Learn more about other OHSU COVID-19 testing options and resources.
- OHSU is following the U.S. Centers for Disease Control and Prevention’s recommendations to allow critical function health care staff to return to work six days, rather than 10 days, after a COVID-19 infection under the following conditions: Staff have had mild to moderate illness and are not immunocompromised; and their symptoms are improving and they are otherwise feeling well. This change enables OHSU to manage community health care needs and staffing challenges related to COVID-19. Staff in this position will be required to wear N-95 masks.
- On Feb. 1, 2022, OHSU opened a Centralized Transportation Center. Staff is available seven days a week to help schedule transportation for patients moving between buildings or discharging from the hospital and clinics. The center allows OHSU to more quickly make space for new patients during the current surge in cases driven by the omicron variant.
- OHSU manages an unprecedented surge of critically ill patients from the delta variant beginning in the summer of 2021. Frontline health care workers reiterate the importance of people getting vaccinated. “This is a preventable illness,” says Erin Boni, R.N., B.S.N., “This doesn’t have to happen to anyone anymore.”
- OHSU has established a Long COVID-19 Program to provide comprehensive, coordinated care for people experiencing debilitating symptoms months after their infection.
- OHSU has established a series of steps to prepare patients who have recovered from COVID-19 for elective surgery following their illness. It’s believed to be the first published protocol laying out a COVID-era path forward in American medicine.
- OHSU has implemented a “mask on” policy for all patients, visitors and staff inside the hospital. All employees who work in patient care areas receive masks provided by OHSU.
- OHSU’s research community came together to launch an in-house COVID-19 testing lab on March 24, 2020. The lab is an example of the many collaborations that have been happening at OHSU and in the health care community. In this case, members of the research community rallied to support the clinical community and testing in a drive to combat COVID-19. The lab’s capacity greatly expanded in October 2020.
- In June 2021, OHSU received federal and state funding to dramatically expand the state’s ability to track variants of concern across Oregon and Southwest Washington.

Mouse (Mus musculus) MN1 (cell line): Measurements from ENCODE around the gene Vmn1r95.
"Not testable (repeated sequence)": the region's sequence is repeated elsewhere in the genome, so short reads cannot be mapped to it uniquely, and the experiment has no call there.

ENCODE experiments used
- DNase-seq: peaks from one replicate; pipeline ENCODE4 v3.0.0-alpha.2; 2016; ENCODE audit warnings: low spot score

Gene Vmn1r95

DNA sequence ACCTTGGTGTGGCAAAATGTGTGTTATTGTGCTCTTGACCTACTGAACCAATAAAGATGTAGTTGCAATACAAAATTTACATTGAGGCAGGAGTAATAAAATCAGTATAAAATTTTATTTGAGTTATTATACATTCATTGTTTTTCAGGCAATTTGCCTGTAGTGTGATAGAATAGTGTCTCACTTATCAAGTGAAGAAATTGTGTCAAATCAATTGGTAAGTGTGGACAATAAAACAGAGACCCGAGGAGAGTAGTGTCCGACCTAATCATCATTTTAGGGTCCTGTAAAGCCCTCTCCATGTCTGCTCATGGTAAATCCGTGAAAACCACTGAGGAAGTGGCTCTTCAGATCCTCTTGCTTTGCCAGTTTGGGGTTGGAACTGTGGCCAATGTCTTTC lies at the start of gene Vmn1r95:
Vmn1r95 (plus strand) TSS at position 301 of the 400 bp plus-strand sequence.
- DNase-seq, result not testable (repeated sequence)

- OHSU’s Telemedicine Program offers an opportunity for patients to consult with licensed clinicians through a telephone or video connection from their home, limiting barriers to health care access. The service has expanded exponentially in response to COVID-19.
- OHSU has offered childcare accommodations, including a $7.5 million hardship stipend, to help sustain its workforce during the pandemic.
- A training video OHSU developed to prepare its students and staff to give COVID-19 vaccines is now being used to train California paramedics and emergency medical technicians as that state ramps up its fight against the pandemic.
- OHSU has instituted a wellness program designed to support clinicians, employees and students during the COVID-19 pandemic. One example is a grant-funded program that paid local restaurants to supply hot meals for high-impact frontline health care workers following the holidays.
- OHSU is promoting physical distancing within the university, and includes requiring non-critical function employees to work remotely and minimizing the number of people gathered for in-person meetings through video and teleconferencing alternatives.
Research and development
- OHSU data scientist Peter Graven, Ph.D., has provided weekly updates of projections for hospitalizations statewide, which will become biweekly as the wave of infections generated by the omicron variant recedes. Beginning early in the pandemic, Graven modeled the projected unchecked spread of the virus and began sharing those projections with state and local policymakers at the onset of the pandemic in Oregon in March of 2020. These projections helped inform Oregon’s “Stay Home, Save Lives” efforts to reduce the spread of the virus and ensure it doesn’t exceed the capacity of health systems to treat a surge of patients who required hospitalization.